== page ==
South Carolina hemorrhaged nearly 700 yards in a loss to Texas A&M last Thursday, and that wasn’t even the most egregious stat. The Aggies’ sophomore quarterback Kenny Hill, who only attempted 22 total attempts all of 2013, threw for 511 on the Gamecocks, completing 44 of 60 passes (!) for three touchdowns.
Outside Columbia, South Carolina’s never been confused for a Saban-lead Alabama. But still: A Spurrier team is not supposed to look like an overmatched FCS opponent, even if one of the program’s all-time best defensive ends left after last season. A&M and Hill torched the Gamecocks on “national” (if your cable provider was kind enough to provide the SEC Network in your area) television, the first game of an engorged slate throughout the opening weekend.
By the end, South Carolina-Texas A&M was the only real upset. Alabama and Florida State got challenged, Oregon and Oklahoma cruised. This weekend’s slate of games could go the same way: lots of blow-outs, a few scares, and maybe a scoreline similar to South Carolina-Texas A&M in one of the two games that pairs ranked opponents against each other. It’s still non-conference season, so beer might be the biggest motivating factor for approximately 98 percent of these games.
Here’s why you should watch the other 2 percent with or without beverage.
Akron vs. Penn State, ABC/ESPN2: 12:00 p.m.
Typically, Ohio State is the program that, every few years, provides MAC schools the opportunity to spring an upset against a Big Ten power, only to snap glory from Kent or Ohio or Miami somewhere in the third quarter. Penn State’s now that school: after losing to Ohio in 2012, the Nittany Lions could again be upset-prone against Akron for a few reasons. They’re coming off a last-second win in Ireland; the NCAA’s draconian sanctions against the program are finally crunching roster depth; and Terry Bowden’s got Akron playing well through the air and defensively, dominating Howard (yeah, we know) 41-0 last Saturday. We’re not saying it’s going to happen, but it could happen. Plus, every other game before 3:30 sucks, so…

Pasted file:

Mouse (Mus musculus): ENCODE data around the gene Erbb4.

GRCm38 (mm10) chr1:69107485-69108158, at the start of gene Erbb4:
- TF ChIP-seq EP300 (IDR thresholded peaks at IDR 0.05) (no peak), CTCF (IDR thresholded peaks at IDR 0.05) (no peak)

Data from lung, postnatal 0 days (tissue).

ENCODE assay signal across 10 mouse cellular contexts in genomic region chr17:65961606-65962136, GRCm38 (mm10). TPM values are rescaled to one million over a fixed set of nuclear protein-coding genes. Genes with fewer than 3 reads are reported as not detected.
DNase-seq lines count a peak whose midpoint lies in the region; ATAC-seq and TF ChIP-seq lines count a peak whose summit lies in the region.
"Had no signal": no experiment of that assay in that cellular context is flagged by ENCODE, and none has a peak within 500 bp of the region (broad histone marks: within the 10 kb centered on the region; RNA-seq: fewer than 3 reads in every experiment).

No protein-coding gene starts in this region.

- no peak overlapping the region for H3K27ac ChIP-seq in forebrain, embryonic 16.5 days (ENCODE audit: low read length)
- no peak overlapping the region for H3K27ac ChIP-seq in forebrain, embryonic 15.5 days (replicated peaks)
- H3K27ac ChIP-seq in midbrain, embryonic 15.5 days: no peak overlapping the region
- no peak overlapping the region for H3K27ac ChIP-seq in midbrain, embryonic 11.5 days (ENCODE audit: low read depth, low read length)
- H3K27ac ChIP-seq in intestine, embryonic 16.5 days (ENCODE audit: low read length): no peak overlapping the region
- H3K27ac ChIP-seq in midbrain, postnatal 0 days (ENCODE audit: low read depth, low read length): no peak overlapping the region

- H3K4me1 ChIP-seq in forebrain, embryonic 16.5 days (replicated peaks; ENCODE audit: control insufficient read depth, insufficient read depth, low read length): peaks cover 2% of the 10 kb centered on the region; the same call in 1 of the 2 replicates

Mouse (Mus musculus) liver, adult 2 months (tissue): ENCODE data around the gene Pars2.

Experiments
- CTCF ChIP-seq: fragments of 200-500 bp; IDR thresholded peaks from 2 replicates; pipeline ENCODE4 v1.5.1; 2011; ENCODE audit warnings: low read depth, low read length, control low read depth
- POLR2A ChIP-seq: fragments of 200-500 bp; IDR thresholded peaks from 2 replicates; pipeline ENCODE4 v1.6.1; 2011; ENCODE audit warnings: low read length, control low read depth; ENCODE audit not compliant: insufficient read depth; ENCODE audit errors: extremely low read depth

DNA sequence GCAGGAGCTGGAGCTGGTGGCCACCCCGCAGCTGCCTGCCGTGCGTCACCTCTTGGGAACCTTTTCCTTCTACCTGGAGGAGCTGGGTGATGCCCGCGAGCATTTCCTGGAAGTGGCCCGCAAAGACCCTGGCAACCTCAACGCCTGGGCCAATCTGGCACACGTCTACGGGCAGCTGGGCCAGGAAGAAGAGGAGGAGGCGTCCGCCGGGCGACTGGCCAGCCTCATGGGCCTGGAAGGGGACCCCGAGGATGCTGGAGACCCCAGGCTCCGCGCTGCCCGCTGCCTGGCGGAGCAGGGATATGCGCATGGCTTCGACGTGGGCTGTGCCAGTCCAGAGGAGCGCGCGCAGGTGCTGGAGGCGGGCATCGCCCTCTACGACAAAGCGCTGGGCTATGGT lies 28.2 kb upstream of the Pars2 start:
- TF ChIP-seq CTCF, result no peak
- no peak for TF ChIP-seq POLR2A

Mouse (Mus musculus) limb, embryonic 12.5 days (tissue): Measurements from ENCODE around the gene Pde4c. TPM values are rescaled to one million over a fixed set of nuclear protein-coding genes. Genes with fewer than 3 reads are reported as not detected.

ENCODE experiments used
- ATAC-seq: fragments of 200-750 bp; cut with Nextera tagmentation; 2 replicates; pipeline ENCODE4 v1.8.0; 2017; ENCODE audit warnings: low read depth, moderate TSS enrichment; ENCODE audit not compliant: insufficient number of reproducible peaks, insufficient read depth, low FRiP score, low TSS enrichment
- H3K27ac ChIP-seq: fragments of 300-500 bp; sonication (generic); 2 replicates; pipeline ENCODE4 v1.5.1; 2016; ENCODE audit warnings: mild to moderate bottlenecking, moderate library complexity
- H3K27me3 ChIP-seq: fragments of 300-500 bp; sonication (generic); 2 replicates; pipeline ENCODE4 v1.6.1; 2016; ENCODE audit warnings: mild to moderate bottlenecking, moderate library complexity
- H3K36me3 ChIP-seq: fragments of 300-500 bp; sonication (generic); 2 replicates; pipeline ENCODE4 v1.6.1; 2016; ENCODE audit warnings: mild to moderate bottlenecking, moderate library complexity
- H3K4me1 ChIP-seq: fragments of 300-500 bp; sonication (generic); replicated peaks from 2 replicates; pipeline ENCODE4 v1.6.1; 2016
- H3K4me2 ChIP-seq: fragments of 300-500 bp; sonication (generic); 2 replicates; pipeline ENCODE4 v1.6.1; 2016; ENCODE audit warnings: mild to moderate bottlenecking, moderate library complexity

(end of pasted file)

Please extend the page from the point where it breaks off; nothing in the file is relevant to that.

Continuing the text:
No. 15 USC vs. No. 11 Stanford, ABC/ESPN3: 3:30 p.m.
Ah, here we go. A Pac-12 game that’s on before the bars on the east coast close. And the two programs are ranked and coming off blow-out wins? Bingo. A victory for either program sets the tone for conference play and, assuming neither team goes into a post-week 2 death-spiral, could look good in the eyes of the playoff committee if either makes a run for one of the four spots. For Stanford, a win here is a huge confidence booster before it plays the other five ranked teams on its schedule. A Trojan win places those preseason controversies comfortably in the rear-view mirror. Casual fans can just revel in cheering against two schools that are known for producing some of the most insufferable alumni on the west coast.
No. 8 Michigan State vs. No. 3 Oregon, FOX: 6:30 p.m.
Michigan State beat Stanford in a classic Rose Bowl in January, which all of a sudden anointed the Spartans as a Big Ten power not to be f*cked with. The win was impressive; however, Stanford and Oregon play fundamentally different football. Stanford relies on the power game and not making mistakes. The Cardinal is essentially a great Big Ten team that happens to be in the Bay Area. Oregon’s spread offense–marshaled by Heisman contender Marcus Mariotta–is an entirely new beast for State to slay, but the Spartans are also the best Big Ten team to take the challenge. Defensive coordinator Pat Narduzzi has created a near-perfect system to potentially slow the Ducks, hoping to channel some of the same mojo Ohio State employed in the 2010 Rose Bowl against Oregon. A win for either team is a great early-season statement.
Michigan vs. No. 17 Notre Dame, NBC: 7:30 p.m.
There’s a chance you dislike these programs and well, chances are you probably hate both. However, this is the final meeting between Notre Dame and Michigan for the foreseeable future, a rivalry that stretches back to 1887. Although they’ve only met 41 times, Midwestern college football fans know this as the Rust Belt’s most storied rivalry outside Michigan’s annual game with Ohio State. The game itself should be fun, too: Notre Dame and quarterback Everett Golson looked great against Rice, and Michigan has the Devin’s—Gardner and Funchess. It’s worth catching at least for a quarter. And if you’re a Midwestern Irish Catholic who can eat the host at Sunday mass, it’s required viewing.
Virginia Tech vs. No. 5 Ohio State, ESPN: 8 p.m.
Personal disclaimer: I grew up in Columbus, Ohio, so my football weekends begin and almost end on Saturdays (lol, Browns). This past Saturday–unable to view the game because of CBS Sports’ PPV situation–left me nervously combing through Twitter for updates. I nearly had a panic attack before quarterback JT Barrett’s 80-yard touchdown bomb against Navy. Luckily, Virginia Tech isn’t Navy and doesn’t rely on the arcane (a college football journalist used this adjective to describe Navy’s offense perfectly) triple-option. Unfortunately, it’s also Virginia Tech: Frank Beamer’s program is consistently good for a nine- or ten-win season and always formidable. Ohio State’s secondary, its achilles heel last season, wasn’t tested against the run-always Midshipmen, so this game could once again be too-close-for-comfort for Buckeye fans looking to escape unscathed before Big Ten conference play.